F1-scoare = (2 * Recall * Precision)/(Recall + Precision)
On unbalanced problems, accuracy should not be used. Then, by simply identifying all observations as belonging to the majority class, it is simple to obtain a high accuracy score. The F1-score is a popular metric for imbalanced classification.
Sensitivity-Specificity Metrics: Sensitivity is a measure of how accurately the positive class was predicted and corresponds to the genuine positive rate.
Sensitivity = Recall = TP/(TP + FN)
The complement of sensitivity, often known as the genuine negative rate, is called specificity. It quantifies how well the negative class was anticipated.
specificity = TN/(FP + TN)
ROC Curve: The true positive rate versus false positive rate is plotted on the ROC curve. Receiver operating characteristics are referred to as ROCs. True positive rate is also called and recall and is give by,
True Positive rate/Recall/Sensitivity = TP/(TP + FN)
False Positive rate = FP/(FP + TN) = 1- specificity
The performance of the model is improved if the area under the ROC curve is bigger. If the curve is close to the 50% diagonal line, the output variable may be predicted arbitrarily by the model.
Log Loss: A particularly efficient classification metric is log loss, which is equal to -1*log (likelihood function), where likelihood function denotes the model’s estimation of the likelihood of the observed set of events. Since the likelihood function returns relatively small values, changing the numbers to log and adding the negative to them improves their interpretation, making a smaller loss score suggest a better model.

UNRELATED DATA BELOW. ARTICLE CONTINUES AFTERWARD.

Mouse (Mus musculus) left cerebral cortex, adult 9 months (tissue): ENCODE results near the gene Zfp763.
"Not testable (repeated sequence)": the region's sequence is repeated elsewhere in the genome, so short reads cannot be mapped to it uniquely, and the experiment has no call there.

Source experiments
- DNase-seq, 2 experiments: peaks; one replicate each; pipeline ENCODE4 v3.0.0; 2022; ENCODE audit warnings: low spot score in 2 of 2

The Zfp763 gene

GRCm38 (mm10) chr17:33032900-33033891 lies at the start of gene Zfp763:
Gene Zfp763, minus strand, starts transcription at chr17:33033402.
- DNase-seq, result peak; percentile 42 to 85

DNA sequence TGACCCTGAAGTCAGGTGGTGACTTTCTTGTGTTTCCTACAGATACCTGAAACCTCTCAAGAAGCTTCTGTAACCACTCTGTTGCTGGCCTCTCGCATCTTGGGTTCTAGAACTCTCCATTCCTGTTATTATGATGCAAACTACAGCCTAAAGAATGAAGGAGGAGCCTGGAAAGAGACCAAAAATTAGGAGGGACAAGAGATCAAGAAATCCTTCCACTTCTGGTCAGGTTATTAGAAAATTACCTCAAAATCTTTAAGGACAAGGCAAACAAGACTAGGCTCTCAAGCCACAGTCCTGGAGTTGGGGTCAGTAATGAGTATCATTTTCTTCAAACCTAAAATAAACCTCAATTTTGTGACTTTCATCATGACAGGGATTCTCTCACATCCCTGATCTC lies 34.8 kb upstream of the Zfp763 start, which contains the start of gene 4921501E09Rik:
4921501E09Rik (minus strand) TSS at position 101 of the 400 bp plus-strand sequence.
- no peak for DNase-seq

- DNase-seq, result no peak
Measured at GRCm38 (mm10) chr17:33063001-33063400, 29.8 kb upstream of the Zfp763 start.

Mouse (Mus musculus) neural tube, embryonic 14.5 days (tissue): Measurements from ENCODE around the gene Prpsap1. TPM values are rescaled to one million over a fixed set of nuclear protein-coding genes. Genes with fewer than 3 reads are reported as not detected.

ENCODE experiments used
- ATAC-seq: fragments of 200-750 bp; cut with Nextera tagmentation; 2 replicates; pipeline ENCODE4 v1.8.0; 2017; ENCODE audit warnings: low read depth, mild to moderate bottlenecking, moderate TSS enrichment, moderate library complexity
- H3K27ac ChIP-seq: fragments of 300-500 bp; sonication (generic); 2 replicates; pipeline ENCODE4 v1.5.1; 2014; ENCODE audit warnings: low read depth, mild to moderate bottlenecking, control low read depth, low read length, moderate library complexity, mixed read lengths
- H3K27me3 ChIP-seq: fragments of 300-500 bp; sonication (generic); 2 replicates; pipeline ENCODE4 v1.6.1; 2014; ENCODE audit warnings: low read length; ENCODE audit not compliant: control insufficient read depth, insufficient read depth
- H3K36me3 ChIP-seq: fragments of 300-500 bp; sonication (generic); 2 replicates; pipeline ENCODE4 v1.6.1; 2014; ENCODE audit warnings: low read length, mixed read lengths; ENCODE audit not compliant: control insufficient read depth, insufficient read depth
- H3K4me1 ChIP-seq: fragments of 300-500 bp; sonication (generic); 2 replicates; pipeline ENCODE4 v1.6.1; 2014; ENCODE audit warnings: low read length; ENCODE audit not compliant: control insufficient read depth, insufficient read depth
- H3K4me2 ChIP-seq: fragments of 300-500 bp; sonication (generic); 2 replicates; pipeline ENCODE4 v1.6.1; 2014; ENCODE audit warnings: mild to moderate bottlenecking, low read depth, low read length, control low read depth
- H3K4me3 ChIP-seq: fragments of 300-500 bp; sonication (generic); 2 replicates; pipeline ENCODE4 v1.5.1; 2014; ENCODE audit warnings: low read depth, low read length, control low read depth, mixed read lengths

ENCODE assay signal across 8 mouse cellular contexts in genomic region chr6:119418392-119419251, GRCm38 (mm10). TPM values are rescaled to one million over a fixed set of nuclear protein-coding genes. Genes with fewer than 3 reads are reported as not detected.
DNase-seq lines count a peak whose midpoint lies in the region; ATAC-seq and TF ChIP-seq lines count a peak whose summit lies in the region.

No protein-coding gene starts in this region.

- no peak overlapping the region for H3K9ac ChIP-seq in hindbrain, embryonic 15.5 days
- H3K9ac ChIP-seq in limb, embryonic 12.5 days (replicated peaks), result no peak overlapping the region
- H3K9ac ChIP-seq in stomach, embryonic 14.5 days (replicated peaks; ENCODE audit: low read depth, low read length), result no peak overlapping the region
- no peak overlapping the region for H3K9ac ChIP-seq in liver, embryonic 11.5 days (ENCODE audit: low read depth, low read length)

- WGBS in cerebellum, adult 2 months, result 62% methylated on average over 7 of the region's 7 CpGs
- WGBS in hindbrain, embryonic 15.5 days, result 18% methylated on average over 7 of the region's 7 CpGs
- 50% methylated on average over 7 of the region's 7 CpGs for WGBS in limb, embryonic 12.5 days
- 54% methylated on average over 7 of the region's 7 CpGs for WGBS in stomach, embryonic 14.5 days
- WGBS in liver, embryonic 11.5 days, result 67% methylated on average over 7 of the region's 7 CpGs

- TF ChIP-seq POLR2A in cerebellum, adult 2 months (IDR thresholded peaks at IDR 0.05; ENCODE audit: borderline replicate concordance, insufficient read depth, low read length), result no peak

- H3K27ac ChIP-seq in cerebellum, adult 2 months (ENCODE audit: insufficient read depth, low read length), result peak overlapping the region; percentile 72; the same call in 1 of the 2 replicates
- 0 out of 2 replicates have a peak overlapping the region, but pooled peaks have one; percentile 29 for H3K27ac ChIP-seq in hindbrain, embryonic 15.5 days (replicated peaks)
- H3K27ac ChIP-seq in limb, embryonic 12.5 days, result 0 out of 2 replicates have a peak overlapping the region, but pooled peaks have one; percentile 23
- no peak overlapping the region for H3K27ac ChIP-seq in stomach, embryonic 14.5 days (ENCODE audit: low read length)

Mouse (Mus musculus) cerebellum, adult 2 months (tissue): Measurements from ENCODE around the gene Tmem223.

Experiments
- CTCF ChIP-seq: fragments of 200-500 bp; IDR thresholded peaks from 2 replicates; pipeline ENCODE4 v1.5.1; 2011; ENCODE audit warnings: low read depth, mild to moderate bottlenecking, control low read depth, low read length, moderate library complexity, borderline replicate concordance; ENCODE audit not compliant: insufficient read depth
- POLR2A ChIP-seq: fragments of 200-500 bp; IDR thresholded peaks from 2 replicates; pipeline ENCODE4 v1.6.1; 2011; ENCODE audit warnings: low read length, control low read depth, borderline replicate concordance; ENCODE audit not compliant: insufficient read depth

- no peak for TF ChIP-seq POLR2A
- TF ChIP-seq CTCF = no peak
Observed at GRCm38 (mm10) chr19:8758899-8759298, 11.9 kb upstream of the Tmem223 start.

In contrast to classification models, which have discrete output variables, regression models offer a continuous output variable. As a result, the metrics for evaluating the regression models are created appropriately. Some of the widely used regression metrics are: MSE, RMSE, RMSLE, MAE, R2.
Mean Squared Error (MSE): The MSE is a straightforward measure that computes the error—the difference between the actual value and the predicted value—squares it, and then outputs the average of all the errors.
Where y is actual value and ŷ is predicted value.
MSE is very sensitive to outliers and will show a very high error value even if a few outliers are present in the otherwise well-fitted model predictions
Root Mean Squared Error (RMSE): The benefit of RMSE, which is the source of MSE, is that it lowers the magnitude of the errors so that they are more interpretable and closer to the true values.
Mean Absolute Error or MAE: MAE is the mean of the absolute error values (actuals – predictions)
MAE is the best option if one wants to partially ignore the outlier values because the elimination of the square terms greatly lowers the outliers’ penalty.
Root Mean Squared Log Error (RMSLE) The equation for RMSLE is the same as for RMSE, with the addition of a log function along with the actual and forecasted values.
This minimizes the greater error rates using the log function, which lessens the impact of the outliers.
R-squared (R^2): R-Square calculates the percentage of the dependent variable’s variance that is explained by the independent variable.